Wildlife During Lockdown
A white-bellied pangolin that was rescued from animal traffickers is seen at the Uganda Wildlife Authority office in Kampala, Uganda.
A squirrel runs across a fence as the sun shines in Berlin’s Kreuzberg district.
A fruit bat eats lettuce as it hangs from a rope during a behind-the-scenes interactive live stream from Oakland zoo in California, US, which remains closed to the public.
Nemophila flowers at Hitachi Seaside Park in Hitachinaka, Japan. The park has been closed to the public since 4 April to prevent the spread of coronavirus.
For the first time in decades, bald eagles have been found nesting in a saguaro cactus in Arizona, US. Kenneth ‘Tuk’ Jacobson, the Arizona game and fish department’s coordinator of raptor management, called the find ‘amazing’. According to Jacobson, the last known mention of such a sighting was in 1937.
Some Wildlife Photography Award Finalists
A hunting Pallas’ cat in the Mongolian grasslands.
A mother polar bear and her cubs in Wapusk National Park, Manitoba,
A humpback whale feeding off the coast of Great Bear Rainforest, British Columbia, Canada
Some well-disguised reindeer in Svalbard, Norway.
An orangutan being forced to box in a show in Safari World, Bangkok.
Smooth balls of ice rolled ashore on a beach in Finland and piled up like a gigantic clutch of turtles’ eggs. Although fairly rare, these ice eggs form similarly to sea glass or rounded stones that wash up on the beach, said BBC Weather expert George Goodfellow. Chunks of ice break off from larger ice sheets in the sea and either taxi to shore on the incoming tide or get pushed in by gusts of wind at the water’s surface, he explained. Waves buffet the ice chunks as they travel, slowly eroding their jagged edges into smooth curves. Seawater sticks and freezes to the forming eggs, causing them to grow like snowballs do as they roll across the ground. Once the ice chunks reach shore, pounding waves tend to buff out any lingering kinks on their surfaces, leaving behind nothing but sleek and shiny “eggs” for curious tourists to happen upon.
A trio of divers off the western coast of Norway had a close encounter with a drifting gelatinous blob — a squid’s egg sac as big as an adult human, filled with hundreds of thousands of baby squid.
A recent sunset photo stunned viewers. An unusual optical effect made the sunset resemble a split-screen image showing two very different skies side by side.
Though it looks unnatural, the so-called split sunset wasn’t created with filters or Photoshop. Rather, it was caused by the shadow of a large cloud below the horizon that prevented sunlight from striking the clouds that were closer to viewers on the ground. The photo was shot in Charlotte, North Carolina, USA.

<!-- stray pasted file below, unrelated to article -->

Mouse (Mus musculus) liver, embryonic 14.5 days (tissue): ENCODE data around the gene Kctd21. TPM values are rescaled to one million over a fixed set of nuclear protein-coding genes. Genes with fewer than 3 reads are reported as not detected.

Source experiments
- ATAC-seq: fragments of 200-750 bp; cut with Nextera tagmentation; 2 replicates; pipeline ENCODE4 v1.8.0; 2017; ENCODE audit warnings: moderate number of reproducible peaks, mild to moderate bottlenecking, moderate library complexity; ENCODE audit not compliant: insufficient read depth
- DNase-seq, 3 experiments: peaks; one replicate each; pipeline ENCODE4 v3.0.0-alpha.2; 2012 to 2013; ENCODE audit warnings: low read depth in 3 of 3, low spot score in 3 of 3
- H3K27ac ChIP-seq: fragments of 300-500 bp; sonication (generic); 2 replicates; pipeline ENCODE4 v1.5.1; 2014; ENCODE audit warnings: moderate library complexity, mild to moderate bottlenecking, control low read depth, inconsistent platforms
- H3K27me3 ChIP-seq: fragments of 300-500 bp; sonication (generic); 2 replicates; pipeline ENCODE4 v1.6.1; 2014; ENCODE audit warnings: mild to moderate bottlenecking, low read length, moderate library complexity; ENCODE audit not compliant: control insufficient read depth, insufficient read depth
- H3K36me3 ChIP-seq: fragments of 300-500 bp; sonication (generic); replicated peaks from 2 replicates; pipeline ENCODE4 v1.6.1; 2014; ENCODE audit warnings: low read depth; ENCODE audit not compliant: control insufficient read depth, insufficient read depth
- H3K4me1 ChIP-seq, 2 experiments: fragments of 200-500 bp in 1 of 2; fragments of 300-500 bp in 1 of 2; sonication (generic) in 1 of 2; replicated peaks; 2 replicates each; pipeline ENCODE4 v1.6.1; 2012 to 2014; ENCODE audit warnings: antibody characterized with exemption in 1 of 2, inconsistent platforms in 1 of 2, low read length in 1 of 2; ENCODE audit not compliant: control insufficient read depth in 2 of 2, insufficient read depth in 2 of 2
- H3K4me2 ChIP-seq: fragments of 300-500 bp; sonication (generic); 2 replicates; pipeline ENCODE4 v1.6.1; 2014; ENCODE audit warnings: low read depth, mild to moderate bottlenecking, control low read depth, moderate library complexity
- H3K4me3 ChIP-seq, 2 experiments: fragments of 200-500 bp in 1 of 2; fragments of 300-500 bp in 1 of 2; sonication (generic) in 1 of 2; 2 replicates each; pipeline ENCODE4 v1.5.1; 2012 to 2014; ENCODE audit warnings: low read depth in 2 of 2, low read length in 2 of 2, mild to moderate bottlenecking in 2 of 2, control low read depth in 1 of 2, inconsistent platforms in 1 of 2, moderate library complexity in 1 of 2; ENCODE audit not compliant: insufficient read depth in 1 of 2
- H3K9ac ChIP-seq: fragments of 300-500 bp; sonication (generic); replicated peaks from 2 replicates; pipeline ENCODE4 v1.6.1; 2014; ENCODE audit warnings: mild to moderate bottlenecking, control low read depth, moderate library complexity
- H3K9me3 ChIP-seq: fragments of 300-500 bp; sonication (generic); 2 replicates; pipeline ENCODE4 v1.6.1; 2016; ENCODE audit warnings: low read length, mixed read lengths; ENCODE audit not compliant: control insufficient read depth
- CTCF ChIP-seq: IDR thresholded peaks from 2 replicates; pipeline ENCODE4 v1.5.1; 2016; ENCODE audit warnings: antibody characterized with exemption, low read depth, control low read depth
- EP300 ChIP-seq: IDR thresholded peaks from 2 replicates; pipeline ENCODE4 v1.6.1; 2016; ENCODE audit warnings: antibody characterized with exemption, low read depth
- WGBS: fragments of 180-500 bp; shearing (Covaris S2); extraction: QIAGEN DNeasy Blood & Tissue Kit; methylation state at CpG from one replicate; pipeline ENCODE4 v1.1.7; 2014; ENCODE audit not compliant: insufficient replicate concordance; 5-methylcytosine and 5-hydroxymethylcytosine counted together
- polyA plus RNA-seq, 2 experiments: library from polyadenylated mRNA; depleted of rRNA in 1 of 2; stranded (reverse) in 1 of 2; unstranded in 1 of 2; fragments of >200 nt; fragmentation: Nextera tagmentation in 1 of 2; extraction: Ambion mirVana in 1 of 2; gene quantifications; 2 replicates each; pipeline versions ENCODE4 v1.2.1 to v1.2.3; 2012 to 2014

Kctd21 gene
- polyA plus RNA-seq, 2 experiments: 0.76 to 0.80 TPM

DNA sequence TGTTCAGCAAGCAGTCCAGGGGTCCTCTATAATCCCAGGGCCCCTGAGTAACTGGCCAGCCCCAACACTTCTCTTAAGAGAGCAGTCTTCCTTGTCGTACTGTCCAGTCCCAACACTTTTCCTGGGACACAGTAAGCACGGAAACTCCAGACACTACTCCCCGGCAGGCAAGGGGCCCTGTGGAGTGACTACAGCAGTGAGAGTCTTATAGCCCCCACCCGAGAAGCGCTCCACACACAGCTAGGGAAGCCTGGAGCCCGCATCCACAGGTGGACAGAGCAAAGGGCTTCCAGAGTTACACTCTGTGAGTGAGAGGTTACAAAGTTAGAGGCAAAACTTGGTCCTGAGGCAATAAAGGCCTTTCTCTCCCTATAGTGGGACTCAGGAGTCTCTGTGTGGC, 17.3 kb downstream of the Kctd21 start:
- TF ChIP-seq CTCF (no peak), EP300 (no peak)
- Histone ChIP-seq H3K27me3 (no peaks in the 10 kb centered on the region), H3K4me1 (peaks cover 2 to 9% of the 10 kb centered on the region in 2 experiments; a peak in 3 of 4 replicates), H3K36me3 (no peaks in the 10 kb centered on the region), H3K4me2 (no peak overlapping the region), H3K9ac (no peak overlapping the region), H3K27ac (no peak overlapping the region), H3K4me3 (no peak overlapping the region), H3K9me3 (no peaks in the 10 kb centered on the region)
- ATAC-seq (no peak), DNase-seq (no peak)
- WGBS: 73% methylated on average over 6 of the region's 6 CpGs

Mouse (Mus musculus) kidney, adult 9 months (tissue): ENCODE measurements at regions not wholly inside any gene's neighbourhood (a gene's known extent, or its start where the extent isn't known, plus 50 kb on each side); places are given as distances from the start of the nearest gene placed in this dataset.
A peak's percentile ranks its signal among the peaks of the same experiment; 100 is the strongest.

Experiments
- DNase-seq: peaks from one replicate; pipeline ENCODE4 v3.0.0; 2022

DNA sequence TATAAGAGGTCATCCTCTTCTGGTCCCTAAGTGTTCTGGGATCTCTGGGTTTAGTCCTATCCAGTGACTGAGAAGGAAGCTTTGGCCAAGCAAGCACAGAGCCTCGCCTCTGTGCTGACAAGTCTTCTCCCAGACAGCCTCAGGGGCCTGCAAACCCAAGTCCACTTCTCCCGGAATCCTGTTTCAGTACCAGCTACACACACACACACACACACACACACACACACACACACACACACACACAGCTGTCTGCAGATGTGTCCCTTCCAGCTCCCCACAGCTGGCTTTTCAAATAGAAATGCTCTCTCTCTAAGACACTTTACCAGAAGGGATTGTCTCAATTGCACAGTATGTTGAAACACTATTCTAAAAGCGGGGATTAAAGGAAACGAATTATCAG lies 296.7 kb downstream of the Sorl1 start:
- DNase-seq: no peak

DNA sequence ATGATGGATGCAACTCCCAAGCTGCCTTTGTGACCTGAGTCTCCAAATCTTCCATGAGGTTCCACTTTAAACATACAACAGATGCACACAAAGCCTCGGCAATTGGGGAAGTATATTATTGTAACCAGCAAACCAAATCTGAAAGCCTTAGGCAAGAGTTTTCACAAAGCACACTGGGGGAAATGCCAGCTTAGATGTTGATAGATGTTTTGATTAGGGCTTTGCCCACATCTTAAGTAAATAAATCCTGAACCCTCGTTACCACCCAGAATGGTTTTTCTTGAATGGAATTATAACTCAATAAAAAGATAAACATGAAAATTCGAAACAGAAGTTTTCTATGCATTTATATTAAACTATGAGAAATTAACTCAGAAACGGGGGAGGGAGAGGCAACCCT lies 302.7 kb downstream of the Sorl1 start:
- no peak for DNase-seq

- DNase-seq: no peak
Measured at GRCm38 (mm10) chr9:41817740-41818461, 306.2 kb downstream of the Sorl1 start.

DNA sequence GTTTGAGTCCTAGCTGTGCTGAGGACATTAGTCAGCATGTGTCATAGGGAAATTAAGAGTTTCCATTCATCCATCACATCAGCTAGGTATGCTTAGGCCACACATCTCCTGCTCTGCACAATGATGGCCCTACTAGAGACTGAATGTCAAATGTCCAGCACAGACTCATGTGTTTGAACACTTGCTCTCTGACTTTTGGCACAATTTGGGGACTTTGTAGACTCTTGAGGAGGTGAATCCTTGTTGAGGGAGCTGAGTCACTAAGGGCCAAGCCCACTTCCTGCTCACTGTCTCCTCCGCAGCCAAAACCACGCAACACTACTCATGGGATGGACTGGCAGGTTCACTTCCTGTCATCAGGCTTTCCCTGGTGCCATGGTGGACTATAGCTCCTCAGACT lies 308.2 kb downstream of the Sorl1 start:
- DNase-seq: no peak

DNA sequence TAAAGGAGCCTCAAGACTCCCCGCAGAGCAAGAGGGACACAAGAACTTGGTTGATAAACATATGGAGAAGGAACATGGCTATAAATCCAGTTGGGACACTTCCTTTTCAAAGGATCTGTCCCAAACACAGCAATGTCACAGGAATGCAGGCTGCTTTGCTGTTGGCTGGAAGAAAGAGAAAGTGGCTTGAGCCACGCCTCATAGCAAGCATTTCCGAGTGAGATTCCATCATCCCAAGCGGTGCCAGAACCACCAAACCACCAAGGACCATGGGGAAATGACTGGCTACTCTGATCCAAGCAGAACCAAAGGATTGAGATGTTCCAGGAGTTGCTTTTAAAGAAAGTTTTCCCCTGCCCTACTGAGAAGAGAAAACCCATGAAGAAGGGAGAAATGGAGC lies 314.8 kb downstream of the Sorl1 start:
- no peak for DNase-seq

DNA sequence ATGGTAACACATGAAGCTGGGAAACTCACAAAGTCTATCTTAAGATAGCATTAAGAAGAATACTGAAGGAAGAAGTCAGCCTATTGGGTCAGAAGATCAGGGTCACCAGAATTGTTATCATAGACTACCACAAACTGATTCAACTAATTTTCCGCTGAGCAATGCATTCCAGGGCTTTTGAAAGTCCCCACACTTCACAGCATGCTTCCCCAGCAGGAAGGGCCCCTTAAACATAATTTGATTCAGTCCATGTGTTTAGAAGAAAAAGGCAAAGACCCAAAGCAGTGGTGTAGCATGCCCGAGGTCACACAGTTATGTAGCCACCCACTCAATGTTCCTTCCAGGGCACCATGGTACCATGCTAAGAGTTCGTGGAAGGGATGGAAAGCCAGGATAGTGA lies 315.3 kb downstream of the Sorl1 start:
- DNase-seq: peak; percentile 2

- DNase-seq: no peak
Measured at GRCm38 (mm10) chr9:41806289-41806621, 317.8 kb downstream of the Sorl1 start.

Against the star-spattered backdrop of the night sky in Russia, glowing green lights of a spectacular aurora rise in the shape of a giant firebird, its wings spread over an abandoned military power station.
Image of a woodpecker stashing away its acorn supply.
The symmetry between the reflection and the majestic bald eagle defiantly gazing into the camera make this image exceptional.
A still from a remote video camera shows two bald eagle chicks with a parent on a nest in the Angeles National Forest near Big Bear in southern California, USA.
On a more mischievous note, an octopus has snatched a dishwashing brush during spring cleaning at the Sea Life aquarium in Timmendorfer Strand, northern Germany.
Living ‘Balloon on a String’
The depths of the Indian Ocean are home to some bizarre creatures — including one that looks like a balloon on a string. Explorers captured a video of this gelatinous creature in a recent dive to the Java Trench, the bottommost part of the Indian Ocean.
Swimming in the open ocean entangled this loggerhead sea turtle (Caretta caretta) in a dangerous trap posed by a discarded fishing net. Luckily, photographer Eduardo Acevedo encountered the turtle near the Canary Islands, and released her from the net after capturing this striking image.
This tiny sea slug, the Cyerce nigra was photographed near the Philippines. This photo allows us to enjoy the visual feast of a creature too small to appreciate with the naked eye.
Fireball at Yosemite
As meltwater plunges 1,500 feet (457 meters) to the ground from the El Capitan rock formation in February, the setting sun throws its light against the falls. If the sky is clear and the sun is positioned precisely in the western sky, that setting sunlight paints the the water with fiery orange, yellow and pink light.
Dragon and Phoenix Auroras over Iceland
Some finalists in the 2019 Sony World Photography Awards
Fluffy-looking bunch of penguins in a huddle.
Pacific salmon during their annual migration in Taiwan.
Eagles squabbling over prey in Canada.
A trio of spinetail devil rays in a rarely-seen courtship display.
A quartet of stand-up paddleboarders is silhouetted against the sunset at a shallow pristine reef in Ha’apai, Tonga.
Sometimes, at sunset, the sun appears to suddenly and briefly change color. Blink, and you’ll miss it.
A green flash is a phenomenon in which part of the sun appears to suddenly change color for about 1 or 2 seconds. The brief flash of green light is seen more often at sunset than at sunrise.
This fleeting spectacle is caused by the refraction of sunlight, which is particularly significant at sunset and sunrise, when the light travels through more of the Earth’s atmosphere. The atmosphere bends the sunlight passing through it, separating the light into its different colors, much like a prism bends and splits sunlight into rainbows.